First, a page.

Green Energy Solutions Start at Factory Gates
(Bloomberg Opinion) -- The effort to reduce harmful global greenhouse-gas emissions involves the tricky challenge of addressing the environmental dangers embedded in the status quo without adding undue costs and burdens that could stifle economic growth. This provides strong incentive for investors and policy makers who care about the environment and the economy to prioritize innovative solutions.
In the U.S., the industrial sector accounted for almost a quarter of all emissions in 2019, according to Environmental Protection Agency data, so solving these companies’ emissions issues would go a long way toward addressing larger concerns. One fresh way to tackle the problem is to encourage manufacturers to invest in localized, carbon-neutral power generation. This isn’t a completely new idea, but it holds promise - particularly now as President Joe Biden wrangles with Congress over his sweeping infrastructure plan, which includes the goals of revitalizing manufacturing and transforming power generation to eliminate harmful emissions.
In the industrialized world, the simplest way to power a factory or server farm is to rely on the local electricity grid. However, this can be harmful when it comes to emissions. International Energy Agency data show that some two-thirds of global electricity was generated by burning fossil fuels in 2018. In China, the continued addition of new coal power plants is one reason it now emits more greenhouse gas than every other developed nation combined. And factories and other energy-intensive facilities such as server farms are responsible for large amounts of these emissions.
How can localized power generation solve this problem? Let’s look at a case study involving aluminum giant EN+ Group International PJSC. Aluminum production is one of the seven most energy-intensive industries and one of the most challenging to reduce emissions. Aluminum is also important in the transition to a more sustainable economy because it is a lightweight, durable and recyclable metal that is used in construction, aerospace, packaging and transportation. Unfortunately, most aluminum producers today rely on coal-fired power plants for electricity.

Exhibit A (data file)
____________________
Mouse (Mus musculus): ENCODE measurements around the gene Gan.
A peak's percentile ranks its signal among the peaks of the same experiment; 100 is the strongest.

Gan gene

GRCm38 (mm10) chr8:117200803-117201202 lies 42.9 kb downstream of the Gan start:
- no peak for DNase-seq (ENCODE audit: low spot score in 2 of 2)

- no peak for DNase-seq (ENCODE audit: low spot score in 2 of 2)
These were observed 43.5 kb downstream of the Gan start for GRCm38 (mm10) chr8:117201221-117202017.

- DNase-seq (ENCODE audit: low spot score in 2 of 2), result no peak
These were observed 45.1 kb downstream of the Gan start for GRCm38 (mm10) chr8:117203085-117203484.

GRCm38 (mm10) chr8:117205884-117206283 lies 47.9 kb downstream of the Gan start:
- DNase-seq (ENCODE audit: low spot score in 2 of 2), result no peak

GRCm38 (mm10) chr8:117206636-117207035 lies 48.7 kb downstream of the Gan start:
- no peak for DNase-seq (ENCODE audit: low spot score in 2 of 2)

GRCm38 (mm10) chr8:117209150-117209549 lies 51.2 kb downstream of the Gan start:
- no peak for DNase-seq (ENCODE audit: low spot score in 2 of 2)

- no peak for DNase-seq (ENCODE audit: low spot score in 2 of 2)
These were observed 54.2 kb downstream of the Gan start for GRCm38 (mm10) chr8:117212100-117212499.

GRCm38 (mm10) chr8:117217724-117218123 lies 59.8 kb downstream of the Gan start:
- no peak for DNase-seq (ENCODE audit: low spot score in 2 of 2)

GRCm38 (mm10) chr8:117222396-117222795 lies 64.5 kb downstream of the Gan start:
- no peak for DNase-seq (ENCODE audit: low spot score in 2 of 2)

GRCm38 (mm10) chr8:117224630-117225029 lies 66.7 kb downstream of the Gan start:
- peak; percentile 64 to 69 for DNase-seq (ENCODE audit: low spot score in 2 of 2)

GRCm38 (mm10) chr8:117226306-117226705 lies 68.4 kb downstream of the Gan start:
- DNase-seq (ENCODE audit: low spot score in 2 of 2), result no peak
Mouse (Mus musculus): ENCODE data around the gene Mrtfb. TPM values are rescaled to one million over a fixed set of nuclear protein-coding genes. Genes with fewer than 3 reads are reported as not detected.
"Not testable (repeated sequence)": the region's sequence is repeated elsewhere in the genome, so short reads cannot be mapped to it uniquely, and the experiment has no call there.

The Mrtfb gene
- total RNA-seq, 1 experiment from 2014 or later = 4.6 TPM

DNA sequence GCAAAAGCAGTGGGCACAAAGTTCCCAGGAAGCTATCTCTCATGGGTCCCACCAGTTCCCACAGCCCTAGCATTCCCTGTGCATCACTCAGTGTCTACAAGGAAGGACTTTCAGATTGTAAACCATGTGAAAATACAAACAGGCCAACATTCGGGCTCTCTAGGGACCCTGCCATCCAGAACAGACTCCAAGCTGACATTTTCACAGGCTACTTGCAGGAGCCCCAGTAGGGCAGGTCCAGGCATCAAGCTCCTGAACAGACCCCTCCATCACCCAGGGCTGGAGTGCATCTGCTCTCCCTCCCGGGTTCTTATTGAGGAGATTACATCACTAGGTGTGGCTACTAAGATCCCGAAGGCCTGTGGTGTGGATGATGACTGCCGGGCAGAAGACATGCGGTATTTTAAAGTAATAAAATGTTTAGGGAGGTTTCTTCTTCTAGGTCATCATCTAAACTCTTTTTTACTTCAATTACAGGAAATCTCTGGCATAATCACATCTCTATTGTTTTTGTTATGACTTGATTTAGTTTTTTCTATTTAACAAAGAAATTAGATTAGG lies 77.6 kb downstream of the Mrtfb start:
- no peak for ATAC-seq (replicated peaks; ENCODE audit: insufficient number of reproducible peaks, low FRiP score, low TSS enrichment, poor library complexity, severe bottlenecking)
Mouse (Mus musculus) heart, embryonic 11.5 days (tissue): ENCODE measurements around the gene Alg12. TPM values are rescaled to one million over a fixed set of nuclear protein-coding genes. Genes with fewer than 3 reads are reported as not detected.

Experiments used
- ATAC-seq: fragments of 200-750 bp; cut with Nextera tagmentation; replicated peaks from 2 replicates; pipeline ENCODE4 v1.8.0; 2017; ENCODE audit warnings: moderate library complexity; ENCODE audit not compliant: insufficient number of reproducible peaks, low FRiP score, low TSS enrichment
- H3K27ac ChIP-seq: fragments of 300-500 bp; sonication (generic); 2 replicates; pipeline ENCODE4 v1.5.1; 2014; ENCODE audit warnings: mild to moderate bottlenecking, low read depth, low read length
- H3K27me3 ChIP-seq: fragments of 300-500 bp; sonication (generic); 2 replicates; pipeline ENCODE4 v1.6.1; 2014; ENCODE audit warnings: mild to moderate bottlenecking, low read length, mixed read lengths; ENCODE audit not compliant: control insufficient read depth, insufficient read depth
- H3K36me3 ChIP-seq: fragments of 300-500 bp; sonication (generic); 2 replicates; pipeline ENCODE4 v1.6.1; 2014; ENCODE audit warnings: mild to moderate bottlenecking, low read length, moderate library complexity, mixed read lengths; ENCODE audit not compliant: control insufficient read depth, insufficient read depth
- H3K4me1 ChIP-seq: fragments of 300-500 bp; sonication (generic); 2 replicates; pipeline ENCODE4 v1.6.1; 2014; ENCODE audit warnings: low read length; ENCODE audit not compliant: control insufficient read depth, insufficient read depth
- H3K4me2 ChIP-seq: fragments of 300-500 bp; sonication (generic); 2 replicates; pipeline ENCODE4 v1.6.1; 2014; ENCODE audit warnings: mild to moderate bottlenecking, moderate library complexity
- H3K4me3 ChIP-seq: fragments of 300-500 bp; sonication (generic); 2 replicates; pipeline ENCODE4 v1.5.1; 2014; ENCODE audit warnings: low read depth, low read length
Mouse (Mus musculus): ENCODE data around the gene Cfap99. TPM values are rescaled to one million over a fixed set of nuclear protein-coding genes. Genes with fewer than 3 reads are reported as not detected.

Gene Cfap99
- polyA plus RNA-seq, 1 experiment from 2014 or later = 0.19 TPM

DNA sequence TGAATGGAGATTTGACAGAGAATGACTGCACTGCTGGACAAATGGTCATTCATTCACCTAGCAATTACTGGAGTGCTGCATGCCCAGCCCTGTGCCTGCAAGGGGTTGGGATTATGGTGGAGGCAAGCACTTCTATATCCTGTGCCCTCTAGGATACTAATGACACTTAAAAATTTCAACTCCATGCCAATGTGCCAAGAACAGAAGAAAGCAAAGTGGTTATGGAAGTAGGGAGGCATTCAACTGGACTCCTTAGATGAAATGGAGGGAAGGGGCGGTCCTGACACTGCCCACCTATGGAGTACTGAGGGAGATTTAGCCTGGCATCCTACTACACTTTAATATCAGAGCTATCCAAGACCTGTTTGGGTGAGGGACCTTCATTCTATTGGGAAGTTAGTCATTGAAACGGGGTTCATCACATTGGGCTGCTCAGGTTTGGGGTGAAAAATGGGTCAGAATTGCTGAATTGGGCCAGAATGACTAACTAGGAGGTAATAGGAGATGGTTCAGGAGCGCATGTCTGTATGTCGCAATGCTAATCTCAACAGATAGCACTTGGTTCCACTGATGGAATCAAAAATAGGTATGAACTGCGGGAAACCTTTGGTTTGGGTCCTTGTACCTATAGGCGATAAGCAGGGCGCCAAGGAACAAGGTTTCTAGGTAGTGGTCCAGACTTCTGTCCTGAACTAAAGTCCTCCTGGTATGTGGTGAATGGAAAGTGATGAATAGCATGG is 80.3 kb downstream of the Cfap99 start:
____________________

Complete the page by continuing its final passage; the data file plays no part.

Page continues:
EN+ was able to cut its greenhouse-gas emissions by 85%, in part by investing in its own power generation assets to ensure that its aluminum was produced with renewable energy. In this case, the company’s aluminum smelters rely mostly on designated hydroelectric power stations that also provide electricity to the surrounding communities. The result: The company’s aluminum smelter emissions are one-sixth of those from a standard Chinese aluminum smelter that uses coal for power.
With hydro power, EN+ found a solution from the past to a very modern problem. Just as textile mills and other factories dotted major rivers in New England and Britain after the industrial revolution, so should modern industry again harness the natural power of flowing water to produce the world’s products.
Other forms of zero-carbon energy provide ample and stable sources of energy for manufacturing away from rivers. Synthos, a European chemicals manufacturer, is pursuing the construction of a dedicated 300-megawatt nuclear power plant for its operations in Poland. The company has conducted feasibility studies with GE Hitachi Nuclear Energy and has initiated discussions with Poland’s National Atomic Energy Agency. Such a commitment would be especially useful in Poland, which has a grid that relies largely on the burning of fossil fuels. Such a small nuclear power plant, called a small modular reactor (SMR), could cost $1 billion – not cheap, but a fraction of the cost of a full-size nuclear plant.
Investing in localized and designated carbon-neutral power can be a fiscal plus for the companies in addition to a benefit for the environment. Businesses would cut utility costs and could even generate revenue selling excess energy to the grid. Second, they would have a consistent and unwavering source of zero-carbon energy, thus reducing the carbon-intensity of their products. For manufacturers of steel, iron, chemicals and other energy-intensive products, this could become an economic necessity as more countries charge carbon adjustment taxes on imported goods.
Some technology firms have taken a different tack, investing in renewable energy power generation to counteract greenhouse-gas emissions from their server farms. These investments, though, have been far less promising from an emissions standpoint. Some have invested in solar and wind farms, sometimes in far-away locations, to offset their own emissions or contribute to the power they need. However, that does not actually cut emissions, it only adds carbon-neutral power to the total consumption. Moreover, at night or when the wind does not blow, these server farms must pull electricity from the same polluting sources as everyone else.
A better way to tackle emissions may be to help companies take power solutions into their own hands with localized and designated carbon-neutral sourcing such as hydropower and nuclear, where feasible. These endeavors would be efficient, cost-effective and realistic steps toward "modernizing power generation," as the White House has pledged to do. At the very least, their potential for helping to reduce global emissions makes them worthy of being part of the debate.
This column does not necessarily reflect the opinion of the editorial board or Bloomberg LP and its owners.
Ellen R. Wald is president of Transversal Consulting and a nonresident senior fellow at the Atlantic Council's Global Energy Center.
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